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How can you invalidate a will?

There are a number of circumstances under which you might want to challenge a will. While the majority of wills go through probate with no issues at all, there are times when family members and beneficiaries may have concerns about the decedent's will.

Since the will is designed to speak for a person who is no longer living, it's vital that it's upheld as it was intended. However, if a person was manipulated, threatened or otherwise forced to write or alter their will, there could be a reason to challenge it.

One thing you may want to challenge is testamentary capacity. Another is forgery or fraud. Finally, you can challenge a will if there is a second will in your possession that is more recent.

Challenging testamentary capacity

When you challenge the testamentary capacity of a parent or loved one, you are alleging that the individual lacked the ability to write or make changes to their will. You could argue that the person didn't fully understand the way those changes will affect him or her or any beneficiaries. For instance, if your loved one had dementia, he or she may reach a point where it's impossible for him or her to understand the implication of any changes made to the will. In that case, it would be irresponsible for an attorney to allow said changes.

Challenging on the basis of fraud

Are you convinced that someone took another individual in your parent's place to sign changes to a will? Did someone threaten your loved one into changing the will? With evidence of wrongdoing, you may be able to challenge the will for fraud, forgery or undue influence, helping you overturn the changes. The court takes these allegations seriously, so make sure you have solid evidence to back your claims.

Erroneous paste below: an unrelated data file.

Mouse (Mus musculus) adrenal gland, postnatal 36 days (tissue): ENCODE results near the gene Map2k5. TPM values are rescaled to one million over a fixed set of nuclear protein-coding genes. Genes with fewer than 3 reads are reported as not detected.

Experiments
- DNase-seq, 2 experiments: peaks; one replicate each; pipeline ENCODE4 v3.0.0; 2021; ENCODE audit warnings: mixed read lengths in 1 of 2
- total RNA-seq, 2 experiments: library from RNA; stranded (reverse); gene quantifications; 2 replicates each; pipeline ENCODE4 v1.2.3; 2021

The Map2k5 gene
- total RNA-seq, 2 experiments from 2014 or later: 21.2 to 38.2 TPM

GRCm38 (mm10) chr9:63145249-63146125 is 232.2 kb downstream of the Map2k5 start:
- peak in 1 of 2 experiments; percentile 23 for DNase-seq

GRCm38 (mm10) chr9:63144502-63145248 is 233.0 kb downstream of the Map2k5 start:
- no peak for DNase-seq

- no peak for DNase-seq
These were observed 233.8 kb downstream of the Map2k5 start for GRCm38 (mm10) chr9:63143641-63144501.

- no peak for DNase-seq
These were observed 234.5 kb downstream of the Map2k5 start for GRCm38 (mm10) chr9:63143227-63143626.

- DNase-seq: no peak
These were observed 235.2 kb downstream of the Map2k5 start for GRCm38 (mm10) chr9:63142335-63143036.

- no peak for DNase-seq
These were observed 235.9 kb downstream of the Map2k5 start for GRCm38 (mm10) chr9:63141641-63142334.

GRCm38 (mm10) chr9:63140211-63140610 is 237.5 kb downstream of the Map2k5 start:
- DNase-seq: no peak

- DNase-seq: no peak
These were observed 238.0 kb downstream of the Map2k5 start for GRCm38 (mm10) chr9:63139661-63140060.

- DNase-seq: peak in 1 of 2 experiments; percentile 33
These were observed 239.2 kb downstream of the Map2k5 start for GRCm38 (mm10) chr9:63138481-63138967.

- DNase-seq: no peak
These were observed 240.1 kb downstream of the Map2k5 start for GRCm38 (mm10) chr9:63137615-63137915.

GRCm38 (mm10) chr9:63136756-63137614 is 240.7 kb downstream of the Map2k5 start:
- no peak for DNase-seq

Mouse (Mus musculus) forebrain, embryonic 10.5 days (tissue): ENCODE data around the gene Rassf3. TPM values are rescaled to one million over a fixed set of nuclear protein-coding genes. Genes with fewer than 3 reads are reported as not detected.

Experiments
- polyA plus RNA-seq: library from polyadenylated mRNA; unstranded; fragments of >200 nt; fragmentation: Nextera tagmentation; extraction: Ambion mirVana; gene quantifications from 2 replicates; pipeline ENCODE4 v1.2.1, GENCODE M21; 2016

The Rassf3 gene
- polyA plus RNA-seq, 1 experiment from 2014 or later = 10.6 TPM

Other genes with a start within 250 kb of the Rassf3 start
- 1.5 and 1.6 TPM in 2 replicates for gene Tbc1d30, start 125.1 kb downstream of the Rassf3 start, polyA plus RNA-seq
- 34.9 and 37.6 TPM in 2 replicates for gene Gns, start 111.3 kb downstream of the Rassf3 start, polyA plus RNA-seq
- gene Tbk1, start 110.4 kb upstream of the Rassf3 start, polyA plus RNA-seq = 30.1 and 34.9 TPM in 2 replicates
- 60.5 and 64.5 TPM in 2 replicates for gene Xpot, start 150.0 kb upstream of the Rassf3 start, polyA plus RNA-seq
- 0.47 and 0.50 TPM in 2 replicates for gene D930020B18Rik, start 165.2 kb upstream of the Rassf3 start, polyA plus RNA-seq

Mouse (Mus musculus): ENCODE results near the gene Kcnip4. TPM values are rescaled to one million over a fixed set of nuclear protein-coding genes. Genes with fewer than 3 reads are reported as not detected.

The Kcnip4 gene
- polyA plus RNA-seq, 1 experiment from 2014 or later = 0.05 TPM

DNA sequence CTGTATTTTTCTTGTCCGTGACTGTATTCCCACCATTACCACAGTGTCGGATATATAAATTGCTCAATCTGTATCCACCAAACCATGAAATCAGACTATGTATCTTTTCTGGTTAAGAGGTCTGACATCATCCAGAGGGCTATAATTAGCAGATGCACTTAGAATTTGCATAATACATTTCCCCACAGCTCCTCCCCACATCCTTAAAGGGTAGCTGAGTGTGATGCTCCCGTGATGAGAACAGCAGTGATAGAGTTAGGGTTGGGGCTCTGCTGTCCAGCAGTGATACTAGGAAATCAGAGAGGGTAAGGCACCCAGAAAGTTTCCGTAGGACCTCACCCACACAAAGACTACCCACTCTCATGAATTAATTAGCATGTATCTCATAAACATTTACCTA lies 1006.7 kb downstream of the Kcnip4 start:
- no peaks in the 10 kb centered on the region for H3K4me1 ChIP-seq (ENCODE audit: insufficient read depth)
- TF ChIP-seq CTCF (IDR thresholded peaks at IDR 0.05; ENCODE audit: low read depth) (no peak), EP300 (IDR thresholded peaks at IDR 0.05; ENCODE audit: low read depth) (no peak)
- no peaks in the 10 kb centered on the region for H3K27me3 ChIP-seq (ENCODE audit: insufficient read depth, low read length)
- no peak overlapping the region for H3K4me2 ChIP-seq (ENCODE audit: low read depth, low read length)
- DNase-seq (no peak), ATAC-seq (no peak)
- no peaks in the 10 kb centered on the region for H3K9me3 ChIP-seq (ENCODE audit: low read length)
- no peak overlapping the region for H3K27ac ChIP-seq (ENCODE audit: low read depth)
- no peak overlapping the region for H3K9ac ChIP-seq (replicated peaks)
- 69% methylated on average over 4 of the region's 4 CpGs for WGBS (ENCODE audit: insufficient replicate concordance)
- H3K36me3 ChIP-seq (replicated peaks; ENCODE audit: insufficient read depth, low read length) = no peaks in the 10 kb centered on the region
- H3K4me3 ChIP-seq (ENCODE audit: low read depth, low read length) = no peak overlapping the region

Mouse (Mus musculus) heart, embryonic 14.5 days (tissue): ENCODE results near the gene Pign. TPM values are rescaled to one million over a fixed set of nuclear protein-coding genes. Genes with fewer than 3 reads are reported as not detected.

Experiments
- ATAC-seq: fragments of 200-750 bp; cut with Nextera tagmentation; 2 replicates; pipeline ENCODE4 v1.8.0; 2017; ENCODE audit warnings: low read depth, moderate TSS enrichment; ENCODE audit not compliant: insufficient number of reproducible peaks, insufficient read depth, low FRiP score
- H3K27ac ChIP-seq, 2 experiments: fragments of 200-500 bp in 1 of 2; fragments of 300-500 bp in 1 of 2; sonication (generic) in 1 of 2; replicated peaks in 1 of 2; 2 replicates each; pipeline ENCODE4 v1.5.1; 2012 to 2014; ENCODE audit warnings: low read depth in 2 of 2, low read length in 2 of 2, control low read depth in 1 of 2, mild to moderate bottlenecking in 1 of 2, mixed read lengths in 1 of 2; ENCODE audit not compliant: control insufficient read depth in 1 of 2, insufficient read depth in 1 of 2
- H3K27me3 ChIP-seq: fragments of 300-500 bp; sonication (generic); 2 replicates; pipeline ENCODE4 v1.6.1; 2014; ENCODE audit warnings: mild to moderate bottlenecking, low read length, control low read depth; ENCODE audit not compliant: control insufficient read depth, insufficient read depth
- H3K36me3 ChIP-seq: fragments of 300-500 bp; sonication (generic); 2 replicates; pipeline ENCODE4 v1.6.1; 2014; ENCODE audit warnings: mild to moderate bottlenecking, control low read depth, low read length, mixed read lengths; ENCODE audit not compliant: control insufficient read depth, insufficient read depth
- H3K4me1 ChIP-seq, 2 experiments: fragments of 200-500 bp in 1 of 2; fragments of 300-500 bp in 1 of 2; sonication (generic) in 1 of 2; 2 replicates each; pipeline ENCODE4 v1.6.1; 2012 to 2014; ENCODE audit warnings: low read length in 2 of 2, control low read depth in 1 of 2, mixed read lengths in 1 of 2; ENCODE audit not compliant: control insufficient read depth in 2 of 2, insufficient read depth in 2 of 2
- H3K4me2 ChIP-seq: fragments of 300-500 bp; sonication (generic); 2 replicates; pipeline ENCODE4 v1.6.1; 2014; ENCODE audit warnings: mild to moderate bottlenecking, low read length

Challenging a will due to another will

Sometimes, a court may end up with an older version of a will, making it vital to introduce the most recent will to guarantee the intended distribution of assets. If you are unable to produce the newer version before or during probate, you will want to file a challenge so that you can make sure the new will is used.

These are three situations in which you may wish to challenge a will. Normally, courts do not allow challenges without good reason, because they want to uphold the decedent's wishes. However, the above situations could make it necessary to file a challenge and protect your loved one's interests.

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